All of this week's rain could bode well for Minnesota's crops. If farmers can ever get them planted, that is.
The Associated Press reports the latest numbers from the U.S. Department of Agriculture show that at a time of year when farmers typically have nearly one-third of their corn planted, only 4 percent is in the ground.
The discrepancy for spring wheat was even greater with just 2 percent planted compared to a five-year average of 39 percent, the USDA said.
University of Minnesota corn specialist Jeff Coulter tells the Pioneer Press the last week of April and first week of May are usually prime time for planting. But the cold, wet weather has so far prevented most farmers from getting into their fields.
Brian Thalmann, who farms near Plato in McLeod County, told KARE 11 five inches of rain have fallen on his land since Wednesday. He says not only do fields need to be dry for planting, but the soil temperature needs to be at least 50 degrees for seeds to germinate properly.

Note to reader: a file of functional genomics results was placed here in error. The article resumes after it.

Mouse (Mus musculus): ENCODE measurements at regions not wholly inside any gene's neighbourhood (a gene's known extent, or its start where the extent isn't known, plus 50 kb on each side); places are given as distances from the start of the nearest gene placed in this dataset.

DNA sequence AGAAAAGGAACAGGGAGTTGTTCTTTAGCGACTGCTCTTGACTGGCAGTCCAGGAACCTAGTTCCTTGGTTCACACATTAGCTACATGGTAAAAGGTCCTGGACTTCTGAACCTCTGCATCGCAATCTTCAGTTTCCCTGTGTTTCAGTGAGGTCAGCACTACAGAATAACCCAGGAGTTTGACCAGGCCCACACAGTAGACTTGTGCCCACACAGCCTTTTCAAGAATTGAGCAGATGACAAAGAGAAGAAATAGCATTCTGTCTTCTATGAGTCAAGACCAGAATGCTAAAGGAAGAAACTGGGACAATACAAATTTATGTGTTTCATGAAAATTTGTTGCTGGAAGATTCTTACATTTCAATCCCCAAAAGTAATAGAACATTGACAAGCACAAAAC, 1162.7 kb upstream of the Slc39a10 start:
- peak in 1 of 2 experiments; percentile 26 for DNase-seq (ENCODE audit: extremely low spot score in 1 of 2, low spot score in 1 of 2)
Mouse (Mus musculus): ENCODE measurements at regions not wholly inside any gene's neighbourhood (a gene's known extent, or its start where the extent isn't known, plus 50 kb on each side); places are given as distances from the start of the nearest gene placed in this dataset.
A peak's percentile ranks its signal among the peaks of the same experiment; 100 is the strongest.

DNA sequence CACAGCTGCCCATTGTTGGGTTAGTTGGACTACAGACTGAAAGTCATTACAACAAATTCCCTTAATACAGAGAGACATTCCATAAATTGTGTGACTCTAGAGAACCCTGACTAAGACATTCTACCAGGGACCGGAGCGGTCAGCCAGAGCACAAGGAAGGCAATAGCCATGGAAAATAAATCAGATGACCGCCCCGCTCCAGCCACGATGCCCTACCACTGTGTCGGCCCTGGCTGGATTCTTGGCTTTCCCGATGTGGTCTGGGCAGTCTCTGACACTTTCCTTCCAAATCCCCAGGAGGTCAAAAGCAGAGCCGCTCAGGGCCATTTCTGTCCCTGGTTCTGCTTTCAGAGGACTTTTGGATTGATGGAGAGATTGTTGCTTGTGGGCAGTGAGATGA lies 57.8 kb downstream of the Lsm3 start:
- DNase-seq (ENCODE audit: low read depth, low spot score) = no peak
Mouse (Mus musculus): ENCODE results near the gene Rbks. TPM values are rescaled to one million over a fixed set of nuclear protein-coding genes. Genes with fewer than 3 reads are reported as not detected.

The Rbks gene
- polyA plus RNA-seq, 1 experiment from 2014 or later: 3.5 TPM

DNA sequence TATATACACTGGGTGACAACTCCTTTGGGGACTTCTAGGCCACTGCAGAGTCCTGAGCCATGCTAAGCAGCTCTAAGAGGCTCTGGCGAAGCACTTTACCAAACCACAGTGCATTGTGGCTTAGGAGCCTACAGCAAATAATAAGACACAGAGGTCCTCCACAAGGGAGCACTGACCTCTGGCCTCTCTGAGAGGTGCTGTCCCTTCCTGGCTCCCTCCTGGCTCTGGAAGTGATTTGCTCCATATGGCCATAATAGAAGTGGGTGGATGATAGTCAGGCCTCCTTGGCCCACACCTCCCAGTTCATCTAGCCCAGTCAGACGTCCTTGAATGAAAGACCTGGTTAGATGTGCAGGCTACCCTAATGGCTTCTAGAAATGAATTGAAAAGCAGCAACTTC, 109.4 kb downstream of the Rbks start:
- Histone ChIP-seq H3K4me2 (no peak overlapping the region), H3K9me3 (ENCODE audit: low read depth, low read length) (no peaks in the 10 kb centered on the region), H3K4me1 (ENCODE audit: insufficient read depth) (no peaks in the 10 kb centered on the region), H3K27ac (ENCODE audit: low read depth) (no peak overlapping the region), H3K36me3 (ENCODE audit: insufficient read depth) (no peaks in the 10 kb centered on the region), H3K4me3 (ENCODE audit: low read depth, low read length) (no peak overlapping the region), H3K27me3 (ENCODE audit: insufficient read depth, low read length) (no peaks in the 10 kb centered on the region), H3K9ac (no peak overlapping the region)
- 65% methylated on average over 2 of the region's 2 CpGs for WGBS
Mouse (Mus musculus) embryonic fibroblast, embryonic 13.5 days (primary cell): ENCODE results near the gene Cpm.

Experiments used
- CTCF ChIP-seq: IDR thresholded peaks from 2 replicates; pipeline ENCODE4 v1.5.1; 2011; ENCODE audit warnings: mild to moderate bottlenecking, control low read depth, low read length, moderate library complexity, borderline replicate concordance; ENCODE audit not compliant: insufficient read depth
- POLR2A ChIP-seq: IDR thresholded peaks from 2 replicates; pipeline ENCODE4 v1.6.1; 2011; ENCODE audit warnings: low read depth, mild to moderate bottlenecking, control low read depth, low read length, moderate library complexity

The USDA numbers show that among the 18 top corn growing states none is as far behind its planting average as Minnesota, Dairy Herd Management notes. Nationwide 19 percent of the corn is planted, which is behind the 5-year average of 28 percent.
But there is a bright side to all the rain.
The Pioneer Press reports big sections of southern and western Minnesota were still classified as being in a drought. These several days of rain should change that, even if they do push planting a little further down the calendar.
Getting grains planted by the middle of May is critical to allow for a full growing season before frost arrives in the fall. But the U of M's Coulter tells the Pioneer Press: "Assuming the rain does stop this week and farmers are able to get their crops planted in a reasonable time, then we should be set up pretty good."